On The Road to Joy

It wasn’t long ago that I went through a “who am I?” stage. I am somewhat of a late bloomer, I suppose, but those who study human development talk less about age and more about stages of life. I am not sure what spurred my search for self, but part of it was to read Carl Jung’s work; another was to go through a process that Carolyn Myss developed and wrote about in her book Sacred Contracts: Awaking Your Divine Potential. I remember the process was long and grueling and I came out the other end feeling more confused than when I started. I think I was looking for something solid to get hold of, like a statue of me in my middle somewhere and has a name.

I happened to go to a retreat around that time and when I told the leader about the work I’d done and how frustrated I felt that I didn’t find a self more solid, he said, “Learn to live with it.”

This morning I was reading a book, The Road to Joy, a collection of the letters of Trappist Monk and mystic Thomas Merton. I first became aware of Merton when, as a senior in high school I read his autobiography, Seven Story Mountain. That should have been some kind of clue as to who I am. The first set of letters in Joy are those he wrote to his dear friend, Mark Van Doren. This is what he wrote in March, 1948:

“I can no longer see the ultimate meaning of man’s life in terms of ‘being a poet’ or ‘being a contemplative or even in a certain sense in ‘being a saint’ (although that is the only thing to be). It must be something much more immediate than that. I – and every other person in the world – must say: ‘I have my own special, peculiar destiny which no one else ever has had or ever will have. There exists for me a particular goal, a fulfillment which must be all my own – nobody else’s – & it does not really identify that destiny to put it under some category – ‘poet’, ‘monk’, ‘hermit’.”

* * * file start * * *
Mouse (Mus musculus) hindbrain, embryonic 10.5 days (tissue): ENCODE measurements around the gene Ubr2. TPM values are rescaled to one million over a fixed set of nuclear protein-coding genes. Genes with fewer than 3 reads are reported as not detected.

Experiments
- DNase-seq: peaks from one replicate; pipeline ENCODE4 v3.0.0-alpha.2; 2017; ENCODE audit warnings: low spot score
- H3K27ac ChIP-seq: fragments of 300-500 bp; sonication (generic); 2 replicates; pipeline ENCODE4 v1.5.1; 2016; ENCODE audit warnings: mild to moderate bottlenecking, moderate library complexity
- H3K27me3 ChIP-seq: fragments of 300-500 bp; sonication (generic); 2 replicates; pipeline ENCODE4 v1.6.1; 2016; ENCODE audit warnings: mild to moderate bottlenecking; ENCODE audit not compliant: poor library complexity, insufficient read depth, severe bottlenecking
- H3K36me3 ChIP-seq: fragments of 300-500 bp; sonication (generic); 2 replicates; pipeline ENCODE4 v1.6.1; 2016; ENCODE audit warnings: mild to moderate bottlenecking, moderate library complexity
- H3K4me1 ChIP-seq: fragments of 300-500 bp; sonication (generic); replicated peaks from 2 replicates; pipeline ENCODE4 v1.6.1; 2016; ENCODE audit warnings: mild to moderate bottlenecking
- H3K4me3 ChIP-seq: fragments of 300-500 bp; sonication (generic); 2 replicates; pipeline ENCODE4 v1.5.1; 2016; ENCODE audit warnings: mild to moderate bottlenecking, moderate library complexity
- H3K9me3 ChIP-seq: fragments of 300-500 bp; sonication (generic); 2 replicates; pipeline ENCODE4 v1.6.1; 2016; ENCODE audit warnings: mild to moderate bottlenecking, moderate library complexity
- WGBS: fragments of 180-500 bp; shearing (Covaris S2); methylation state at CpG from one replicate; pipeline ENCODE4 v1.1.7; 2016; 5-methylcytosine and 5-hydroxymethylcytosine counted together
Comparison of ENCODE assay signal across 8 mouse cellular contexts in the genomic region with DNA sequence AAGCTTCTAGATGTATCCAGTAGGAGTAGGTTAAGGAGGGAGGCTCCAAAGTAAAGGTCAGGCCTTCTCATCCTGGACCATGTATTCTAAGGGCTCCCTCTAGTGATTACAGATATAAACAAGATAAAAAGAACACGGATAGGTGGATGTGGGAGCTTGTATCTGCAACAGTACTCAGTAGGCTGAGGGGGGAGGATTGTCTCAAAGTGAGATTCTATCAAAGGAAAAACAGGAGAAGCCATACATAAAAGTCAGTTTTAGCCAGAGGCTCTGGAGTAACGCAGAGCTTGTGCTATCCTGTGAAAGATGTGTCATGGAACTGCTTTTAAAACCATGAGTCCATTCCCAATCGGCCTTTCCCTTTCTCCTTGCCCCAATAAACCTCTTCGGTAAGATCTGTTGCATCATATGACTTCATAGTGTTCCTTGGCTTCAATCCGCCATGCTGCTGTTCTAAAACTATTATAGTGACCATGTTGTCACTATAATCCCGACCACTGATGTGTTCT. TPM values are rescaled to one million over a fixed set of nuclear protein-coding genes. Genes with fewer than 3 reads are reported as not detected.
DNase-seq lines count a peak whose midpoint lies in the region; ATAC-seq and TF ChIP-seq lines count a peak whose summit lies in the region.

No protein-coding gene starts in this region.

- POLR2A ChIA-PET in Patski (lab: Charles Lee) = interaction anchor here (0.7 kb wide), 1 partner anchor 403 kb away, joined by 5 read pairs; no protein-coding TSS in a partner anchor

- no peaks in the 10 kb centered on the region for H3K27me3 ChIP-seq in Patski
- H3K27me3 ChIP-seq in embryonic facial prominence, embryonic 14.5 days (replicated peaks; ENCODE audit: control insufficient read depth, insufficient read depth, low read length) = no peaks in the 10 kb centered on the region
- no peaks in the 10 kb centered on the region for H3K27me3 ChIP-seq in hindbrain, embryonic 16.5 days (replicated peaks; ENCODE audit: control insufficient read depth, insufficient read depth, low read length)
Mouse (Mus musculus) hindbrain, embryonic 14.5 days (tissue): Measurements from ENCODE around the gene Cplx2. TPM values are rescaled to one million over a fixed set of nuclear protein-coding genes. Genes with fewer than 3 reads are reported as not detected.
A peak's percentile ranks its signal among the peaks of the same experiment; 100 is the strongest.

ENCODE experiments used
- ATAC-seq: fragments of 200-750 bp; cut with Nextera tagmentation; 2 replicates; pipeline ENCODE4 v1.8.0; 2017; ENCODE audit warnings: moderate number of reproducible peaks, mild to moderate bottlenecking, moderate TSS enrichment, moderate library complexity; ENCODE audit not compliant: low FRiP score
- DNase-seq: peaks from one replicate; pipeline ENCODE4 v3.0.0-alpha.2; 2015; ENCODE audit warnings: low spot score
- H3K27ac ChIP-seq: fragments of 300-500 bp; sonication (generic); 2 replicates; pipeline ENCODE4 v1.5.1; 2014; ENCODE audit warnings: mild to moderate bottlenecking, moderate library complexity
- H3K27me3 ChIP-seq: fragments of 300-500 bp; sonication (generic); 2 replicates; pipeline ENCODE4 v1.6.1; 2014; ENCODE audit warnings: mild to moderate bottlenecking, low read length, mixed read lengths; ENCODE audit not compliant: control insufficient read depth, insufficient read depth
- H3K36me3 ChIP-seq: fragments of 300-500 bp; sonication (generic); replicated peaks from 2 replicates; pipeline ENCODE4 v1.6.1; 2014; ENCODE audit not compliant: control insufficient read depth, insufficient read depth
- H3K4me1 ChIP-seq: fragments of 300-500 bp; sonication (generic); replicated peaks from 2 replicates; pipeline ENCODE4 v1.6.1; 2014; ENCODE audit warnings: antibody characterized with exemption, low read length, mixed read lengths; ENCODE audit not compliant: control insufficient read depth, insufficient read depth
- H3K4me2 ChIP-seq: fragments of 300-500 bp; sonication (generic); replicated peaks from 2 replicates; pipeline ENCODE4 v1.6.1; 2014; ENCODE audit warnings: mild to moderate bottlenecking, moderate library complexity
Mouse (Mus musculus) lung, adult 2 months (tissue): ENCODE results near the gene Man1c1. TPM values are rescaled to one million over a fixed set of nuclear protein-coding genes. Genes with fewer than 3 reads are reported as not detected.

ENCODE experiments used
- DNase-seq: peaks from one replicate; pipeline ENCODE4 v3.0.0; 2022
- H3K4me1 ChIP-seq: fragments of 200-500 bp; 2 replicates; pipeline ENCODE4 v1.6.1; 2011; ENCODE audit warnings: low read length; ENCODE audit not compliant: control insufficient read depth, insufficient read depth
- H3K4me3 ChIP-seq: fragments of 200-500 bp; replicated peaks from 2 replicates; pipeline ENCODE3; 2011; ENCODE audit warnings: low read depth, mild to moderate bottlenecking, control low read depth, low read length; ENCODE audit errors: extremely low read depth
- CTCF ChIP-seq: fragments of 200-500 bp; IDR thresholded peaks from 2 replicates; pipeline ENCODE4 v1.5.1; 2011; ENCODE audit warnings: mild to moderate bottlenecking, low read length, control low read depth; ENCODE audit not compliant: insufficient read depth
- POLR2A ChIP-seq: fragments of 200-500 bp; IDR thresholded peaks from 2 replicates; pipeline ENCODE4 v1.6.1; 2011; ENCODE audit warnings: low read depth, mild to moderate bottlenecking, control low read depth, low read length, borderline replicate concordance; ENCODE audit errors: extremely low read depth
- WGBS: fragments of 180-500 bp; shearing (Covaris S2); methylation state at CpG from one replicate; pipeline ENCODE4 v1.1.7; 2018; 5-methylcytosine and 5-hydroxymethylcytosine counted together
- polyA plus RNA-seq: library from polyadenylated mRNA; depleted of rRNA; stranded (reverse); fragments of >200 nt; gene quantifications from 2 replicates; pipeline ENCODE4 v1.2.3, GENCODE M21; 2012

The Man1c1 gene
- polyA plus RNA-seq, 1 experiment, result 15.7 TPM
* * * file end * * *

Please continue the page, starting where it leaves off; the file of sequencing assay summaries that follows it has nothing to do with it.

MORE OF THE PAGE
He goes on a bit about this certain something being a gift that one is given and whose calling in this life is to give that back to God. “Once the contact is established,” he says, “I feel it in my bones & sets me on fire.” I think this is what I was looking for. In the end,  Merton fizzled out from such intense reaching, just as I did. “In the light of all that, it doesn’t make so much sense any more to be planning to either renounce or adopt whole ‘blocks’ of activity – cutting out ‘all’ writing or ‘going into solitude for good’ (as I would like to) – the thing is to take a new line & let everything be determined by immediate circumstances that manifest God’s will & His action here and now. No matter where it may seem to lead, because I don’t really know anyway & I don’t have to know provided that God is doing the leading.”

I got up this morning thinking to ease into the day, read, take a walk, shower, eat a nice breakfast with Bernie, and later pick tomatoes and make salsa. But the phone rang and we whisked ourselves off to my daughter Heidi’s to help with a very necessary task. I think “I don’t have to know provided that God is doing the leading.” I love Thomas Merton.

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2 Responses to On The Road to Joy

  1. Nancy K. says:

    Judy — I also love Merton. “Seven Story Mountain” is one of few books that I have read twice in my life. I couldn’t get enough of him. Another good one: “Conjectures of a Guilty Bystander.”
    We just got back from a full day of sightseeing in DC. Wonderful experiences but my feet are so tired. !
    Love, Nancy

    • Judy says:

      I haven’t read “Seven Story Mountain” since I read it in high school. I think I’d like to do so again. As I am reading Merton’s letters, I realize he wrote it around that time and I wonder how it is I came to read it at all. I think it must have been suggested to me by my home room teacher when I was a senior…I remember she was alwasy leading us, in our religion class, in these deep discussions. I am so excited that you have read it, too.

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